An American Family History

Abraham Jobe


also spelled Joab, Job

Chester County was one of the three original Pennsylvania counties created in 1682.
American colonists continued to use British monetary units, namely the pound, shilling and pence for which £1 (or li) equalled 20s and 1s equalled 12d. In 1792 the dollar was established as the basic unit of currency.

The American folk hero, David "Davy" Crockett (1786 – 1836), grew up in East Tennessee.

Abraham Jobe (Job) was born on August 22, 1702 in Chester County, Pennsylvania and was the son of Andrew Jobe, Jr. and Elizabeth Vernon.

He married his first wife, Sarah Gatchell, on November 24, 1726 at the Nottingham Meeting.

Abraham and Sarah's children included:
Elisha Jobe (1727),
Hannah Jobe
Rebecca Jobe, and
Mary Jobe (married Moses MacKay).

They moved from Chester County, Pennsylvania to the south river area of Virginia around 1736.

In November, 1736 Abraham applied for certificate of transfer for himself and his family from the Nottingham Meeting in Chester County, Pennsylvania to the Hopewell Monthly Meeting in Virginia.

In 1736, Abraham and his family moved to the Shenandoah Valley. Abraham was received by letter to the Hopewell Meeting in Frederick County, Virginia.

In 1738, Sarah died.

On September 8, 1739 Abraham married Elizabeth MacKay in Virginia. Elizabeth was born about 1719 and was the daughter of Robert MacKay.

On September 18, 1739 the Nottingham Monthly Meeting near the Pennsylvania and Maryland border disowned Elizabeth MacKay and on October 20, 1741 Abraham Jobe was disowned.

In 1741 the Hopewell Monthly Meeting minutes included:

Whereas Abraham Job, one of the Society of the People called Quaker, having attained our certificate to friends of Hopewell Meeting, Virginia, but before he delivered it was married by a priest to Elizabeth MacKay, daughter of Robert MacKay, of the Society, Being first by child with him, which being a scandal to our profession and the said Abraham delaying to give satisfaction though tenderly laboured with, we disown him from the society.

Abraham and Elizabeth's children included:
Isaac Jobe (about 1740),
David Jobe (1744, married Abigail Denton), and
Phoeby Jobe,

On May 12 1746, Abraham became the constable in Massautten, Augusta County, Virginia.

Abraham died on October 24, 1750 in Augusta County, Virginia.

Sometime after the death of Abraham, the widow and her children moved to the Watauga Settlement in present-day Washington County, Tennessee.

In 1795, David Jobe was an executor of Isaac Denton's will.

Augusta County, Virginia was formed in 1738 from Orange County and was vast territory including West Virginia and Kentucky.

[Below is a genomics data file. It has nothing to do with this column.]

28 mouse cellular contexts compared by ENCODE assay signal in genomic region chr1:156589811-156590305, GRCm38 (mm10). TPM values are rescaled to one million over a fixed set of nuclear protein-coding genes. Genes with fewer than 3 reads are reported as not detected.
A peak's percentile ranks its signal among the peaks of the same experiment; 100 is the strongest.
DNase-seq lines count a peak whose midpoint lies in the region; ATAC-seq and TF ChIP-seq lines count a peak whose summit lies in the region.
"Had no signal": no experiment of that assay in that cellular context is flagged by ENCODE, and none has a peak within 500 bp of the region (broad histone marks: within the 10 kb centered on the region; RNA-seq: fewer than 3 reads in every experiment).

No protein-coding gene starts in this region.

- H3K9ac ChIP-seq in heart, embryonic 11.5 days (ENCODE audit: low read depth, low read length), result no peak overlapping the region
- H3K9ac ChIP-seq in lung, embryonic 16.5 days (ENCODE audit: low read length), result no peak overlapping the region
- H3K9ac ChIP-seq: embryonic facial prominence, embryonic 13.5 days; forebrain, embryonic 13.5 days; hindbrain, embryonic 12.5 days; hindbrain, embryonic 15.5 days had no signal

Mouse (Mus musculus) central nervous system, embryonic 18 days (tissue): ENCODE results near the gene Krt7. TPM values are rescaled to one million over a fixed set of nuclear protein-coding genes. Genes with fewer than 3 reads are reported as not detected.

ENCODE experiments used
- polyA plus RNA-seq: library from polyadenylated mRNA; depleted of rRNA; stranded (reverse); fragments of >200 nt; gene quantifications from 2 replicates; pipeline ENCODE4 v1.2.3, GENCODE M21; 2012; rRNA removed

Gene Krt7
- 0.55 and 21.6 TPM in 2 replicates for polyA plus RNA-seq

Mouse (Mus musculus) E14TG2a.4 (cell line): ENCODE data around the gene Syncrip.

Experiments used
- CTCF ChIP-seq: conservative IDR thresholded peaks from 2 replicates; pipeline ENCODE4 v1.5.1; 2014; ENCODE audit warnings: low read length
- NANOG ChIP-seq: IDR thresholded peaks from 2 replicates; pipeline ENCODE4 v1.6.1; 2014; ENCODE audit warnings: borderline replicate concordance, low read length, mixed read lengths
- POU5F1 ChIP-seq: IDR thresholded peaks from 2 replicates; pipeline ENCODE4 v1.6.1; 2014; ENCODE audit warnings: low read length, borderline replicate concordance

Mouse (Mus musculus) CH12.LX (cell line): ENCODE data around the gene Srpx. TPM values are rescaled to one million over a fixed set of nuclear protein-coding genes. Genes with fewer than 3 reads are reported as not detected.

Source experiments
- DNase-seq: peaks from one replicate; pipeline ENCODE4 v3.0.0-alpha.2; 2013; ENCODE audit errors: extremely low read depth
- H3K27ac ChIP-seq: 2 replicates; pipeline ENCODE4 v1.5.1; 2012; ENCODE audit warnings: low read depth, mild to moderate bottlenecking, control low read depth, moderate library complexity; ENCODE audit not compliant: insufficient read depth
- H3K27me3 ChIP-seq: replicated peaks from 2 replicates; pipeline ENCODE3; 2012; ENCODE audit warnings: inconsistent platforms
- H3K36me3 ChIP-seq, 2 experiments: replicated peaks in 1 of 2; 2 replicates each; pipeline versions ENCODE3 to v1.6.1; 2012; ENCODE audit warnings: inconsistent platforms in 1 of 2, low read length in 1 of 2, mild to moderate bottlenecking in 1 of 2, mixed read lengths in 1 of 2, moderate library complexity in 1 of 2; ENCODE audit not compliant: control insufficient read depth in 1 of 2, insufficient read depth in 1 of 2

1770 - southern part became Botetourt.
1776 - parts became Monongalia, Ohio, and Yohogania.
1778 - area west of Ohio River became Illinois County.
- northeastern part became Rockingham.
- southwestern part was combined with part of Botetourt to form Rockbridge
1788 - northern part combined with part of Hardy to become Pendleton.
1790 - western part was combined with parts of Botetourt and Greenbrier to form Bath.
Virginia county formation was complex and some of the above counties were further divided or disbanded.

The Society of Friends (Quakers) began in England in the 1650s, when they broke away from the Puritans. Pennsylvania was founded by William Penn, as a safe place for Friends to live and practice their faith.

Bound children were indentured servants whose master provided training in a craft, board, lodging, and clothes for seven years or until the child came of age.
Watauga Pioneer Neighbors





from Records of Augusta County, VA 1745-1800, Vol. 1

19th October 1751
Petitioners for road from Thorn's Gap to Henry Netherton's: Henry Netherton, Barebas Agan, Elisha Job, Shadk. Parlour, John Davis, William Bethell, William Whitson, Daniel Stover.


July the 25th in the year of our Lord and Saviour, one Thousand Seven Hundred and Fifth, Abraham Jobe very sick and weak but in perfect senses . . .

Also, I give and bequeath unto my well-beloved wife, Elizabeth Job, all my lands and soils and orchards except five acres in the upper field during the time she lives a widow and all my land in the bottom with the five acres

I give and bequeath unto my son, Elisha Job, to him and his heirs forever. Also, I leave him as trustee to the widow and after her widowhood equal Executor with the widow and also my riding horse, Major. Also to my well-beloved wife Elizabaeth Job a young horse (called panix) with her saddle and briddle and also the third part of my moveable estate after my debts be paid

and then the remainder of my Estate to be equally divided between - Rebecca Job, and Isaac Job, Phoeby Job, and David Job and Hannah Job and my daughter Mary McCoy.

I give one shilling sterling and to her son Isaac McKoy I give him a two year old young mare.

As to my son Elisha Job I give him no part of my moveable estate but upon his having my land when my two sons Isaac and David come of age he shall pay each of them twenty pounds current money.

I defer my son Isaac may be bound unto James Brown, a Hatter, and my son, David, bound to a saddler, in that Co., which is called West Rockingham. This being my last will and testament, I do here sign my hand unto in the presence of these witnesses. . .

Colonial Maryland
Colonial New England
Colonial Virginia & West Virginia
Quakers & Mennonites
New Jersey Baptists
German Lutherans
Watauga Settlement
Pennsylvania Pioneers
Midwest Pioneers
Jewish Immigrants

©Roberta Tuller 2020
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